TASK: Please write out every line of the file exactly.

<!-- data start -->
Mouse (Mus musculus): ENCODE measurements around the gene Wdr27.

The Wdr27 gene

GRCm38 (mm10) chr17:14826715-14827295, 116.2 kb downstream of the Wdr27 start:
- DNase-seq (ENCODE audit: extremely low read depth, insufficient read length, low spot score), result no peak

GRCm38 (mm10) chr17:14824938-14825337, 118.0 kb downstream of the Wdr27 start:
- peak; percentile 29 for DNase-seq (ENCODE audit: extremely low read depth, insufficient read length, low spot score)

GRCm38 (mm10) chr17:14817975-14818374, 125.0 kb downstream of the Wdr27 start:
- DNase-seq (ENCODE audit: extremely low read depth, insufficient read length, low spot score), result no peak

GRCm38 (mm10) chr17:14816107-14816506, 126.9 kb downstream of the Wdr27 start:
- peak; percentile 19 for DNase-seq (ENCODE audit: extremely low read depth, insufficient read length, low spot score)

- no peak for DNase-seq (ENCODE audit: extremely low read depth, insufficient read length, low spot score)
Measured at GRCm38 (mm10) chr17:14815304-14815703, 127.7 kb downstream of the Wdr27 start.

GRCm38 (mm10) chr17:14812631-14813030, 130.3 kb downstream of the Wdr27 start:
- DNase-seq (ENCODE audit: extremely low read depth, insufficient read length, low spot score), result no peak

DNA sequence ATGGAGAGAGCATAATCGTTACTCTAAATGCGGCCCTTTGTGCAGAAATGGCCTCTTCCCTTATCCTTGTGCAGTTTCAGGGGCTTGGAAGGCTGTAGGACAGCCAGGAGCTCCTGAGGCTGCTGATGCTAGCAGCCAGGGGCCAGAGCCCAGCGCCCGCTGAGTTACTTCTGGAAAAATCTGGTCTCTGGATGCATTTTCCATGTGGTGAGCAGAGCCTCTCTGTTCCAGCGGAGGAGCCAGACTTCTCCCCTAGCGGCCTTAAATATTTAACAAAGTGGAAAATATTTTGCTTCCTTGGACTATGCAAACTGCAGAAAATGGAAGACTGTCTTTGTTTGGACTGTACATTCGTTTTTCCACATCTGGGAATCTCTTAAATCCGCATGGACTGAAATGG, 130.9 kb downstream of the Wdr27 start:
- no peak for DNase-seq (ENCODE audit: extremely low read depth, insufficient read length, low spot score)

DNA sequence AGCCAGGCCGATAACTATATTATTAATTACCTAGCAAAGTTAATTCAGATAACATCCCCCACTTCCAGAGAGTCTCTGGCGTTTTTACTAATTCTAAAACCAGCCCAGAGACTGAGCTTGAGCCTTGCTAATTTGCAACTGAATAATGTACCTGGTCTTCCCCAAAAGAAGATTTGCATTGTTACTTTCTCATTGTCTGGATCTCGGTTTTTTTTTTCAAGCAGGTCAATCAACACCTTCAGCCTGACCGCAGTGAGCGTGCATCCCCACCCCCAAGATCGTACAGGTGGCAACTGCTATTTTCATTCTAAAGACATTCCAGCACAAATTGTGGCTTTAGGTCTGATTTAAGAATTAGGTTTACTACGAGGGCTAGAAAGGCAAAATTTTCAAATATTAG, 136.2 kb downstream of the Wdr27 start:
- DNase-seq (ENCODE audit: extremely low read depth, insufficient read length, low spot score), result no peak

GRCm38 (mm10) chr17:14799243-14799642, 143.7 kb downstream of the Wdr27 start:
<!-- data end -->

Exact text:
Mouse (Mus musculus): ENCODE measurements around the gene Wdr27.

The Wdr27 gene

GRCm38 (mm10) chr17:14826715-14827295, 116.2 kb downstream of the Wdr27 start:
- DNase-seq (ENCODE audit: extremely low read depth, insufficient read length, low spot score), result no peak

GRCm38 (mm10) chr17:14824938-14825337, 118.0 kb downstream of the Wdr27 start:
- peak; percentile 29 for DNase-seq (ENCODE audit: extremely low read depth, insufficient read length, low spot score)

GRCm38 (mm10) chr17:14817975-14818374, 125.0 kb downstream of the Wdr27 start:
- DNase-seq (ENCODE audit: extremely low read depth, insufficient read length, low spot score), result no peak

GRCm38 (mm10) chr17:14816107-14816506, 126.9 kb downstream of the Wdr27 start:
- peak; percentile 19 for DNase-seq (ENCODE audit: extremely low read depth, insufficient read length, low spot score)

- no peak for DNase-seq (ENCODE audit: extremely low read depth, insufficient read length, low spot score)
Measured at GRCm38 (mm10) chr17:14815304-14815703, 127.7 kb downstream of the Wdr27 start.

GRCm38 (mm10) chr17:14812631-14813030, 130.3 kb downstream of the Wdr27 start:
- DNase-seq (ENCODE audit: extremely low read depth, insufficient read length, low spot score), result no peak

DNA sequence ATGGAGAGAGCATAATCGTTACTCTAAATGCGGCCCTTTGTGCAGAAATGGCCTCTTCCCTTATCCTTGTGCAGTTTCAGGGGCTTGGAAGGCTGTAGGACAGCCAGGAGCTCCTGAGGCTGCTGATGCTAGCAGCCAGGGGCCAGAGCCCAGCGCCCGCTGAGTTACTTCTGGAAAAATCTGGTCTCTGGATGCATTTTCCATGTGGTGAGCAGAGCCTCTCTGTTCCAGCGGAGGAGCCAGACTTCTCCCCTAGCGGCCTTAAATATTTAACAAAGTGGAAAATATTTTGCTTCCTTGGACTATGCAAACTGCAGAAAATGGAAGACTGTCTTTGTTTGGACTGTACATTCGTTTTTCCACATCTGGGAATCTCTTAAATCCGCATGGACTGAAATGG, 130.9 kb downstream of the Wdr27 start:
- no peak for DNase-seq (ENCODE audit: extremely low read depth, insufficient read length, low spot score)

DNA sequence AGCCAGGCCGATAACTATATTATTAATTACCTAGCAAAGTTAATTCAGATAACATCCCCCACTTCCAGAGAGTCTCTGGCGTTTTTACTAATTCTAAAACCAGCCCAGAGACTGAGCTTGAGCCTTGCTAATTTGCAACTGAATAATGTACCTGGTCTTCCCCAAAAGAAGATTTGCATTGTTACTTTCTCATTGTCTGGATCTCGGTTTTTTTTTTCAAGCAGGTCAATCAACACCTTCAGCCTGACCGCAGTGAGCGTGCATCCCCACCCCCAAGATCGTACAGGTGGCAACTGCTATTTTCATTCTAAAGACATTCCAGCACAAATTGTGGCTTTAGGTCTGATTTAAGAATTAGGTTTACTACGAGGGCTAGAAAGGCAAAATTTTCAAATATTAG, 136.2 kb downstream of the Wdr27 start:
- DNase-seq (ENCODE audit: extremely low read depth, insufficient read length, low spot score), result no peak

GRCm38 (mm10) chr17:14799243-14799642, 143.7 kb downstream of the Wdr27 start: